Eco-Libris partnered with three highly respected U.S. and U.K. registered non-profit organizations ( that work in collaboration with local communities in developing countries to plant these trees. These trees are planted in high ecological and sustainable standards in Latin America (Nicaragua, Guatemala, Panama, Belize, and Honduras) and Africa (Malawi) where deforestation is a crucial problem. Planting trees in these places not only helps to fight climate change and conserve soil and water, but also benefits many local people, for whom these trees offer many benefits, such as improvement of crops and additional food and income, and an opportunity for a better future.

Q: What can publishers, authors and literary publicists do to participate in the cause?
There are many ways to collaborate with us. Here are few examples - Kedzie Press, an independent publisher out of Seattle are using the Eco-Libris logo on their new books' cover design and pledged to plant a million trees with us by the end of 2009, Process Media from LA plant a tree with us for every book they sell on their website, Authors like Mira Tweti and Mary Kearns offered our stickers at launch and signing events of their books, planting a tree for every book sold. We will be happy to speak with anyone in the industry that want to go green – to receive further information just send us an email to bd[at]ecolibris[dot]net.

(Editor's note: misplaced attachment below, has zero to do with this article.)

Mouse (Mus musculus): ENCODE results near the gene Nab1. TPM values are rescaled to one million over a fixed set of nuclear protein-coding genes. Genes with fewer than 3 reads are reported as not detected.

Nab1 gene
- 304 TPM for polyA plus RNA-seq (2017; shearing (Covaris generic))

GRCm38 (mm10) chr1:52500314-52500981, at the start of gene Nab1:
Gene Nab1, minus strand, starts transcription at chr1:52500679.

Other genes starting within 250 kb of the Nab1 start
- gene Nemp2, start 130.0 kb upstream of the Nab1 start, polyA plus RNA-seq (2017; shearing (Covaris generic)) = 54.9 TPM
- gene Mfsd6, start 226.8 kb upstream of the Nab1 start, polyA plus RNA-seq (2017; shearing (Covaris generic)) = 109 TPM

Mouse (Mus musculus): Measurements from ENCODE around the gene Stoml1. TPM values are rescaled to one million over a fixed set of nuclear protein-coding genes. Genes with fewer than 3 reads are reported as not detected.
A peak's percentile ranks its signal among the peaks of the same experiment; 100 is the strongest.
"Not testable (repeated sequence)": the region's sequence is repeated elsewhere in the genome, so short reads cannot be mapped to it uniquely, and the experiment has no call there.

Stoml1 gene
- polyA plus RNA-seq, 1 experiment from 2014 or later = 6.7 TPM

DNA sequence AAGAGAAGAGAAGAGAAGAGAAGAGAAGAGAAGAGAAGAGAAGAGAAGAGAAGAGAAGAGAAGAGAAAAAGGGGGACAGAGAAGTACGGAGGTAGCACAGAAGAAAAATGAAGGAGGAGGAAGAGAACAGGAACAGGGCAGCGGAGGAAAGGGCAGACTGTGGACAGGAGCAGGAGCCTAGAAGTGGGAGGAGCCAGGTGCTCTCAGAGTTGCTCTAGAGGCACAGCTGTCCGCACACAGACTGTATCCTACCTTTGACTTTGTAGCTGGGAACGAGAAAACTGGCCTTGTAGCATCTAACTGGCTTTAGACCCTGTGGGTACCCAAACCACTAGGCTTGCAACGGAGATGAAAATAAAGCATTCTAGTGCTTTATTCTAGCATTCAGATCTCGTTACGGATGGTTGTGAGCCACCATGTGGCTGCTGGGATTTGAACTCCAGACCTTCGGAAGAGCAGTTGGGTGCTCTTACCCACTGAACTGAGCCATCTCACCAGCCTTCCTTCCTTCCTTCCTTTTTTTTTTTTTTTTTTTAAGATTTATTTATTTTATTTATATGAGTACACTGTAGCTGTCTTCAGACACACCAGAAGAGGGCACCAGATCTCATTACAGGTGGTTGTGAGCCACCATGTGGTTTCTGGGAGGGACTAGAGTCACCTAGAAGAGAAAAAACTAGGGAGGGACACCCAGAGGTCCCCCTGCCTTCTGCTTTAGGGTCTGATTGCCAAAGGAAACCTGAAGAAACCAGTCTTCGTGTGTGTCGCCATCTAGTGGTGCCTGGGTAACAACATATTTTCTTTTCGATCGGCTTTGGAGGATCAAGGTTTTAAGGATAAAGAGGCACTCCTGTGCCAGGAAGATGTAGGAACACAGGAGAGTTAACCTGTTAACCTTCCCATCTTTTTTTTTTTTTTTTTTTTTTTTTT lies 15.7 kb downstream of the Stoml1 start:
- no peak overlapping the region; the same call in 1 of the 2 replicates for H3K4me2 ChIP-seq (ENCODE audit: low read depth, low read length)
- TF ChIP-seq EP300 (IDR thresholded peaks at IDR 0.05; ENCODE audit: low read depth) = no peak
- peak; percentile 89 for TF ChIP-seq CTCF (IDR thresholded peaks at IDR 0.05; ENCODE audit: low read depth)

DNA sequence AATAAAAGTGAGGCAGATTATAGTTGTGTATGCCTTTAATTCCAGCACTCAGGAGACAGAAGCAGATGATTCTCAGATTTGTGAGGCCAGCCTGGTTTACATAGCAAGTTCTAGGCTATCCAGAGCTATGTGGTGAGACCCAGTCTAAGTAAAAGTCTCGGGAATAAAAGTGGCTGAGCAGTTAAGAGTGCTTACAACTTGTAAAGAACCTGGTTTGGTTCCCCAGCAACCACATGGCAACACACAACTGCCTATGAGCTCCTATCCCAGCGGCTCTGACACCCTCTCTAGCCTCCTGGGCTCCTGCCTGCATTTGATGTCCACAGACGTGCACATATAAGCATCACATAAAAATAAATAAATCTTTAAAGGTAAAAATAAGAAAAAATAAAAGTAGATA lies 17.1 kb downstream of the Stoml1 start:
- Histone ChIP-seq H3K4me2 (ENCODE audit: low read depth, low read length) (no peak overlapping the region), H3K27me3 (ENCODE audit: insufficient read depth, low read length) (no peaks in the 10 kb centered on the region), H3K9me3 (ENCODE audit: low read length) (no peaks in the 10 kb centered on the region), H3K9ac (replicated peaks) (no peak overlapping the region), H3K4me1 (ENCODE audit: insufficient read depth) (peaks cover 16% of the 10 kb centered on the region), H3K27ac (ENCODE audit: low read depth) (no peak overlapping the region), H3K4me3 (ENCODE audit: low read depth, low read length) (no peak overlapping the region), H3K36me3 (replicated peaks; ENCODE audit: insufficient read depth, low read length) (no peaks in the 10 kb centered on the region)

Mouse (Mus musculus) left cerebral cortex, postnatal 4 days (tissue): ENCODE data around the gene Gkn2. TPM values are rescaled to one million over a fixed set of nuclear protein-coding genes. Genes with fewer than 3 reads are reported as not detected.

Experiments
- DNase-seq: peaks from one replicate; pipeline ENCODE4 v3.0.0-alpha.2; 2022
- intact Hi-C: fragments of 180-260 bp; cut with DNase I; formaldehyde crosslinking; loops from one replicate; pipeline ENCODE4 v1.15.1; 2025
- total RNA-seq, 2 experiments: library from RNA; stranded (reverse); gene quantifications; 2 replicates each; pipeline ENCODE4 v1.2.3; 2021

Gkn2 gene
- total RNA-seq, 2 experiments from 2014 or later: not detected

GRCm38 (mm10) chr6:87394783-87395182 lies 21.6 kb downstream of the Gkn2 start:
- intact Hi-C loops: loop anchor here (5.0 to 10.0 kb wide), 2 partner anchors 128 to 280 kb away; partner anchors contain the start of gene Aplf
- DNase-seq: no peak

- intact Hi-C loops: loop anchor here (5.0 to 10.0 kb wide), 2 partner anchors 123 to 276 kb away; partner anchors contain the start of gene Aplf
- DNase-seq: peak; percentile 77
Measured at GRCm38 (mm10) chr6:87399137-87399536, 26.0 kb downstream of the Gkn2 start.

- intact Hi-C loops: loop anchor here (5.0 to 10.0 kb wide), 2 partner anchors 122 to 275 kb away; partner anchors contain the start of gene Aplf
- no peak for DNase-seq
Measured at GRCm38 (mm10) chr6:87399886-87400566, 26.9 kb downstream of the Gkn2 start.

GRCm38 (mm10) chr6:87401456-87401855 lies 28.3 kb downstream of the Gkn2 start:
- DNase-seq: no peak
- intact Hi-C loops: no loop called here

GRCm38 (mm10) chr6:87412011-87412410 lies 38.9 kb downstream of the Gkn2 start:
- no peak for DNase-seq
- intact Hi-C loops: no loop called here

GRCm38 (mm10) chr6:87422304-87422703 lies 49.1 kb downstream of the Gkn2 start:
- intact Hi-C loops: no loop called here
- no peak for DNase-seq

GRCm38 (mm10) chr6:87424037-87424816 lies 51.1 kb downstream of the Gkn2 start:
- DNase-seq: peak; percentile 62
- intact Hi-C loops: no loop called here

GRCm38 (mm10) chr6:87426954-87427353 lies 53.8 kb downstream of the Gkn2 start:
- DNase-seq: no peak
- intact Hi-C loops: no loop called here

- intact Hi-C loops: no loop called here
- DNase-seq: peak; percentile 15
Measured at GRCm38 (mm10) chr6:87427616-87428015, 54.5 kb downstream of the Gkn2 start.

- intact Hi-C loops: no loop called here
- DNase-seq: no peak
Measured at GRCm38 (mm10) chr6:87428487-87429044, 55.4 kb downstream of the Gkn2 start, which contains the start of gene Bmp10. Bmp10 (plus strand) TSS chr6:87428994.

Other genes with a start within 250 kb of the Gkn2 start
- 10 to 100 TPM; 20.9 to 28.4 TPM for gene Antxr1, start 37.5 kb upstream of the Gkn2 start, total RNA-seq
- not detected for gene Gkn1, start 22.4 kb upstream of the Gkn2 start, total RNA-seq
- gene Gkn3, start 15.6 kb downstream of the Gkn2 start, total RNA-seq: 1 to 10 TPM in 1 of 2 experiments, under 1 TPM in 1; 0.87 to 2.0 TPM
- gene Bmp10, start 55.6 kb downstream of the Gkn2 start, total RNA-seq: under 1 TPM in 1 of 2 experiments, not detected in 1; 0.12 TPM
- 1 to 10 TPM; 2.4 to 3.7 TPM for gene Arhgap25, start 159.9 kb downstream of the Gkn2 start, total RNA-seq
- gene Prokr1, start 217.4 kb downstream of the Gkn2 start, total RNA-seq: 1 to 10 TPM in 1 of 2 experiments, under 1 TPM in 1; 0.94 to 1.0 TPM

Q: What results have you seen from participation in this program?
Within only 8 months of operations we have balanced out more than 24,000 books which results in more than 31,500 new trees being planted! This is really great and we’re very proud in that, but it’s only the beginning and we intend to keep working hard to meet our goal: balancing out 500,000 books by the end of the year.